But I agree that if they had disclosed that they’d collect the notes and had had OP essentially answer “test” questions, then it would make more sense to collect OP’s notes so they wouldn’t circulate to any other potential applicants.

            Reply
          2. Marcela

            If the discussion is confidential, they should have asked OP to sign an NDA. My company did that for my interview. Nobody asked for my notes.

            Reply
        2. MegaMoose, Esq.

          I’ve never been recorded in an interview before, but I think I wouldn’t mind if it were brought up in advance. If nothing was said until midway, like the OP described, I’d be pretty taken aback.

          Reply
          1. SophieChotek

            +1. I agree: if they said from the outset “we’ll be discussing confidential ideas, not yet releases software or product X, and out of an abundance of caution/per our normal operating procedures/whatever, we will have to ask for your notes” I would have been fine with it.

            (Although I’ve always found those practices a little odd…I mean, if I really was intent on stealing idea…I would just run to the restroom/sit in my car and re-write my notes verbatim if I could–they wouldn’t be as accurate as in-real-time, but they probably would still catch the salient points. Or hey, I guess, if it’s Georgia, I could record the call too?)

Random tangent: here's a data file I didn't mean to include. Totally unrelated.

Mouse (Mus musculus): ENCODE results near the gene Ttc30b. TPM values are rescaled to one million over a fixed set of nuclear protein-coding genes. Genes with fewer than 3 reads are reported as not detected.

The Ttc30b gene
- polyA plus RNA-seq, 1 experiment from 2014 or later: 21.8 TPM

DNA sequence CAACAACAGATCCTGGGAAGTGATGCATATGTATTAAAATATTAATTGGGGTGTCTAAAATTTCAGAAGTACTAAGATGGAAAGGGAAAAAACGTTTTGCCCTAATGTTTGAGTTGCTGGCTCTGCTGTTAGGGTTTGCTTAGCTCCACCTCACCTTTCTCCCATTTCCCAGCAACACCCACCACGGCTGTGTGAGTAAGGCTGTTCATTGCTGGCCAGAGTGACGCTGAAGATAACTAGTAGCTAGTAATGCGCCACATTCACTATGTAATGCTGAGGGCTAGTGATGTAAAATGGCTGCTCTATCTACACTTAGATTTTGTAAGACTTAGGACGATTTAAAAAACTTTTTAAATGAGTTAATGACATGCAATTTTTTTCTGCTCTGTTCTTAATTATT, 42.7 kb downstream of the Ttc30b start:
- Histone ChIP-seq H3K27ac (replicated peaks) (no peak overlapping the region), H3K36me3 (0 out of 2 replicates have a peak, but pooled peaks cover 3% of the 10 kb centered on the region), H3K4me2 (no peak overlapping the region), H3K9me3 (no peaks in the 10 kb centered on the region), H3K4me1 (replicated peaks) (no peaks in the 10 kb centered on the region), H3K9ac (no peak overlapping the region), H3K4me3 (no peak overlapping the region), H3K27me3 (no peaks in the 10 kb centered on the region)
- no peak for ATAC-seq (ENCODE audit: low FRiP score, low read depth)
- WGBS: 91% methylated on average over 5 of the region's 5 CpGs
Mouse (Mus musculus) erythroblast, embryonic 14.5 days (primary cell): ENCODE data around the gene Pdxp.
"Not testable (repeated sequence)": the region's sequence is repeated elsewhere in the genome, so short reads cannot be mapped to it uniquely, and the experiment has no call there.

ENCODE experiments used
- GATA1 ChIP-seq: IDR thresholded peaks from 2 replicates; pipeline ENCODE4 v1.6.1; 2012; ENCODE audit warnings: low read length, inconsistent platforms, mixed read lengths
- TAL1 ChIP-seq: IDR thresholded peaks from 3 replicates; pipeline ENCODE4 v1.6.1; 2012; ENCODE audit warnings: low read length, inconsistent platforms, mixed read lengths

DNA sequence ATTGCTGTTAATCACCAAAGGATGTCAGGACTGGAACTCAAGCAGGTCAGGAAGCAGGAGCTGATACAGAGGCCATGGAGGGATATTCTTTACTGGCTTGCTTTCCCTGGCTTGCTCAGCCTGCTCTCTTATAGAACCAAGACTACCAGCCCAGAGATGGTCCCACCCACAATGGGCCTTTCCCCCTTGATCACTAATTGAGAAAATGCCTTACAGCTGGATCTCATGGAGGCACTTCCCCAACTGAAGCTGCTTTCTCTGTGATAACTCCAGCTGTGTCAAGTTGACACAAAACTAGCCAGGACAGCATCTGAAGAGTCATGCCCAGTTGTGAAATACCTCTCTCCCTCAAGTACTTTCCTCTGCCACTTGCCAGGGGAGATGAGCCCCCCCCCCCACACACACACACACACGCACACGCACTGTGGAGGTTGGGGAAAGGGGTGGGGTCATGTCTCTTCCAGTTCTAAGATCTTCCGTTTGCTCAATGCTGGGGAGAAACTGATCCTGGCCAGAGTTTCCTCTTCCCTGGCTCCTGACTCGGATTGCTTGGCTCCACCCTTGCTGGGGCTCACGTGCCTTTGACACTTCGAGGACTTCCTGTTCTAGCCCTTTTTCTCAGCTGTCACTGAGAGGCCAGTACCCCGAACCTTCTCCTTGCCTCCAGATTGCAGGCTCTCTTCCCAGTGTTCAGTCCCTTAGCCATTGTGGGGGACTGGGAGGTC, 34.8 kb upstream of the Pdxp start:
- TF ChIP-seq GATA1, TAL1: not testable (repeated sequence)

Reply
            1. ArtK

              If they were discussing that kind of thing in the interview, then they would need to execute a Non-Disclosure Agreement, signed by both parties if they wanted protection. Confiscating the notes wouldn’t give them any recourse if the interviewee disclosed things from memory, as you say.

              Reply
              1. Elizabeth West

                This. Plus, when I take notes, I don’t write that kind of stuff down–it would be more like, “Job is M-F, 8-5, would be working for Wakeen on the new product line,” not what the product line actually is.